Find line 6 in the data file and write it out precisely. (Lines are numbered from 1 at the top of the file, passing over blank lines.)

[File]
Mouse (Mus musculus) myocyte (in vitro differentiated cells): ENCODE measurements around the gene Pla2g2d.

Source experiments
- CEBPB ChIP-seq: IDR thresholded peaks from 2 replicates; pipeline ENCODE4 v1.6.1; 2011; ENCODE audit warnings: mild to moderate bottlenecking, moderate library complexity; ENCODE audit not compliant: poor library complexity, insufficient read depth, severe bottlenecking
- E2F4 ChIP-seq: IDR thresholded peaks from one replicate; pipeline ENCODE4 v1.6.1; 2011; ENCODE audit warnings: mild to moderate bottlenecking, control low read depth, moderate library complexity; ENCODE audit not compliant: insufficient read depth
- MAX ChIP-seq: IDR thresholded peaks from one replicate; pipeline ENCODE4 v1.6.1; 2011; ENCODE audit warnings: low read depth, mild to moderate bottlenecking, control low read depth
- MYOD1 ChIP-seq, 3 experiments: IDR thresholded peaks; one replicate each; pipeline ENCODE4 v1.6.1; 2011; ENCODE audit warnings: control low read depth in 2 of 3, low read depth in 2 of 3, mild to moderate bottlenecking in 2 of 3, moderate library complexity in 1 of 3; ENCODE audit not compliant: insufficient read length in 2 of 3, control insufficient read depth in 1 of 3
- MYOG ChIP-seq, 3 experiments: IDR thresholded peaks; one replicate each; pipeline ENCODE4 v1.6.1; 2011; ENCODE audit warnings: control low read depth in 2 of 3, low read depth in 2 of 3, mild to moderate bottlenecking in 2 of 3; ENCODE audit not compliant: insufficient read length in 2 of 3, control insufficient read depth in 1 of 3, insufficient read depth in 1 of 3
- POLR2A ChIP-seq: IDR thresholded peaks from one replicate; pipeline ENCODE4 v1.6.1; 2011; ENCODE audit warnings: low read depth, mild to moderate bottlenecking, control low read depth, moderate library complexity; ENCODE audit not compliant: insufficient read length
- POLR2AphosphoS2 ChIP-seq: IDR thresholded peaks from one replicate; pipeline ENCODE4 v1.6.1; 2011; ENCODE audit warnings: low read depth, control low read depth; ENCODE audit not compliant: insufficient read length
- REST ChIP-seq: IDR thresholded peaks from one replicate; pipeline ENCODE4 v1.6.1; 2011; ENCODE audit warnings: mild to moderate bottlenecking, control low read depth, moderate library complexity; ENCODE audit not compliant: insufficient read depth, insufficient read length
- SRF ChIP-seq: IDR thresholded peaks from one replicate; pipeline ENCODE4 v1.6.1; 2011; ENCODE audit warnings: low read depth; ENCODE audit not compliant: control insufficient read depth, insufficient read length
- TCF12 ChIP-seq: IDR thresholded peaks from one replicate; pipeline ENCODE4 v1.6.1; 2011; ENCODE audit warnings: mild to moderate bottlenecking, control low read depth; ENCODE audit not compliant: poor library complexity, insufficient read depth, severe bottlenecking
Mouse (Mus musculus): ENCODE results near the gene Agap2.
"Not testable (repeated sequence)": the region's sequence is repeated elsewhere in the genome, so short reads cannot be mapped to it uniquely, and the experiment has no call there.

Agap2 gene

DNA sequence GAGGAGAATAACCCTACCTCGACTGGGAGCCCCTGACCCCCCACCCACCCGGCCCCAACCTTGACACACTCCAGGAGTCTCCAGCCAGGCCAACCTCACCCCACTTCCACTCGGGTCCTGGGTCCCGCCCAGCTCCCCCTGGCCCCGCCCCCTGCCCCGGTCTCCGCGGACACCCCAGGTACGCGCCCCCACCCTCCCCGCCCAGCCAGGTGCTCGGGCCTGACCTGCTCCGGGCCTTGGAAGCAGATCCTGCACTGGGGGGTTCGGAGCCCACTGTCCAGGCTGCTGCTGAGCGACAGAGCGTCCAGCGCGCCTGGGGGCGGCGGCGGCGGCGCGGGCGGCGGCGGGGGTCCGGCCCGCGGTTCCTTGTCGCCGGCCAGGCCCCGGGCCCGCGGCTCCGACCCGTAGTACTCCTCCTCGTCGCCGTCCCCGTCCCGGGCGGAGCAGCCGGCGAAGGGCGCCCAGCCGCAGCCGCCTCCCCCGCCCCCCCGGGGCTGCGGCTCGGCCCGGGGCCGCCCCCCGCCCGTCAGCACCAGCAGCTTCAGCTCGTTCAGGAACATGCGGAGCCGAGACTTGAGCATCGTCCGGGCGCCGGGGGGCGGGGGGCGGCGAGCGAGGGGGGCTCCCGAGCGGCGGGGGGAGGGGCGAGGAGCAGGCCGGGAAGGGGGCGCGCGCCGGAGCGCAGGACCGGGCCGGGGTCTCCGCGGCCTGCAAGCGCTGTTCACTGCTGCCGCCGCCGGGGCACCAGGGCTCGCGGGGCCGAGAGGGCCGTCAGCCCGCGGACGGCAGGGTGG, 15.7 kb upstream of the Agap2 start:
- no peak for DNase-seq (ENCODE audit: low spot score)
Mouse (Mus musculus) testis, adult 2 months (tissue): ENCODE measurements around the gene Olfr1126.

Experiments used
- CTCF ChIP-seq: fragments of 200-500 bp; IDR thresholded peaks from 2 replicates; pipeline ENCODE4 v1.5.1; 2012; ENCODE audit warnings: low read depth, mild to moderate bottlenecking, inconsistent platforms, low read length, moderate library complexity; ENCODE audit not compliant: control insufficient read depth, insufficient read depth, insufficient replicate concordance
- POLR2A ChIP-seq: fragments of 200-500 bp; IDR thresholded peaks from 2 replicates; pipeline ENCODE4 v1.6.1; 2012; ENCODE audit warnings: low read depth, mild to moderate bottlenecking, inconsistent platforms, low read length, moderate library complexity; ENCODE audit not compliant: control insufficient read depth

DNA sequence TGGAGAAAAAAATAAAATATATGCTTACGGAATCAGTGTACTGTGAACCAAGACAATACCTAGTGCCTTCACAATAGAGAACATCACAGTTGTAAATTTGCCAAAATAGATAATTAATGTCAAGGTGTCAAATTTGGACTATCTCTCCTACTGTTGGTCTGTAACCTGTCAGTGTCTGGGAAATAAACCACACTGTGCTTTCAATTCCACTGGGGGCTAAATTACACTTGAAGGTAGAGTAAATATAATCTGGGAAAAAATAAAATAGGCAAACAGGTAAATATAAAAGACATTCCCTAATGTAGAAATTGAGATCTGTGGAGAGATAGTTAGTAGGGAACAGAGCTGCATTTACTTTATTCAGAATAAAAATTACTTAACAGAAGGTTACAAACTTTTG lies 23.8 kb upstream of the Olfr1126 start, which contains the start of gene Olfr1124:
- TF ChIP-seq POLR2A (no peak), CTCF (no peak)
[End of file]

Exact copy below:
- MYOD1 ChIP-seq, 3 experiments: IDR thresholded peaks; one replicate each; pipeline ENCODE4 v1.6.1; 2011; ENCODE audit warnings: control low read depth in 2 of 3, low read depth in 2 of 3, mild to moderate bottlenecking in 2 of 3, moderate library complexity in 1 of 3; ENCODE audit not compliant: insufficient read length in 2 of 3, control insufficient read depth in 1 of 3